- Source Controls and Audits: What process do you have to ensure that someone hasn't compromised the software on the servers? The right answers include verifiable* code audits on all of the installed versions of their application to ensure that no-one outside of the authorized personnel have been able to update the software on your servers and the worst-case scenario is that there is a complete audit trail... oh, and saying that they use source control is like saying that you have a sign-in sheet at the front door to your office and that you are certain that the bad guys will sign their real name on the sheet as they pass by to do their dirty work – it ain’t gonna happen.
- Server Security: What process do you have to ensure that someone hasn't compromised the server itself? The right answer includes a combination of tools like Tripwire, anti-virus, root-kit scanning and standard system-administrator tasks that monitor and audit servers. Again, you need to verify that they actually do these things and not that they just say they do.
- Disaster Recovery Procedures**: What procedures do you follow when something bad like this happens? The right answer includes at a minimum an action plan related to securing the information and servers and working with you to meet disclosure requirements to your customers, your bank, etc. This is something that NetSol has reportedly been working to do with their merchants and their merchant's customers.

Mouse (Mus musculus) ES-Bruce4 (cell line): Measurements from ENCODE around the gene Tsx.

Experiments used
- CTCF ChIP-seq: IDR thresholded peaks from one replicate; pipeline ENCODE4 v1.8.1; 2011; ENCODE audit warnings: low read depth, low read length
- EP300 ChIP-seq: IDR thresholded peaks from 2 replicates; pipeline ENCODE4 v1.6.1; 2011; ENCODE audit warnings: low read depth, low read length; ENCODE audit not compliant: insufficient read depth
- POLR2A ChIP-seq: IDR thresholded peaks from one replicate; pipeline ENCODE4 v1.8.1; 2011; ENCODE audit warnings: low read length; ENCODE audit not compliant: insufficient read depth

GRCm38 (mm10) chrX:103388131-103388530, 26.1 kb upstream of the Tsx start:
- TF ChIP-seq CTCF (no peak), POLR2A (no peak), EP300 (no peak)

** Okay now I've offended all of the Business Resumption Planning (BRP) people by using their term "Disaster Recovery" but for our purposes this is when something bad happens and that's what BRP is for and so I'm using it... my blog, my terms.
Did I scare you?I hope I scared you just enough to realize the vulnerability that you may face each day with your software and not so much that you have shut down your online store out of fear of bad things happening. I happen to have been a system administrator and a programmer and I know that each group can get locked into thinking only about their individual piece of the system thus ignoring the system as a whole and leaving a hole just big enough for someone to take advantage of as it appears was the case with NetSol. I also know that with proper procedures and policies this can be avoided or at a minimum it can be detected and stopped with minimal damage to your company and its online reputation – as appears to have also been the case with NetSol in that they did catch it. Put yourself in the shoes of the retailers who must now report to their customers that their service provider, albeit a very big one, allowed their information to be compromised… would you as a consumer be placing the blame on NetSol or on the retailer?
What is NetSol doing about it?To NetSol's credit they have launched a website to answer questions for their merchants and their customers including letters and such that will go out to customers and they are offering free credit monitoring for all potentially impacted customers through a third-party agency.
Their incident website is here: Ecommerce Security: What Happened
There are still individual US State laws that must be followed and if you are interested follow the link.
Any questions?I hope I have given you enough to take action immediately but feel free to ask questions in the comments below or contact me with your questions directly:
Chris Kerslake, President, XModus
Phone: (604) 732-7337 x101
Sources for this article: Network Solutions Hack Compromises 573,000 Credit/Debit Accounts
 About the PCI Data Security Standard (PCI DSS)
 Ecommerce Security: What Happened (Network Solutions' website to explain the situation)
 Mac Key-Logger
 Windows Key-Logger
 Configuration Control - Tripwire
 Business Resumption Planning: Justification, Implementation & Testing
 State Security Breach Notification Laws (As of July 27, 2009)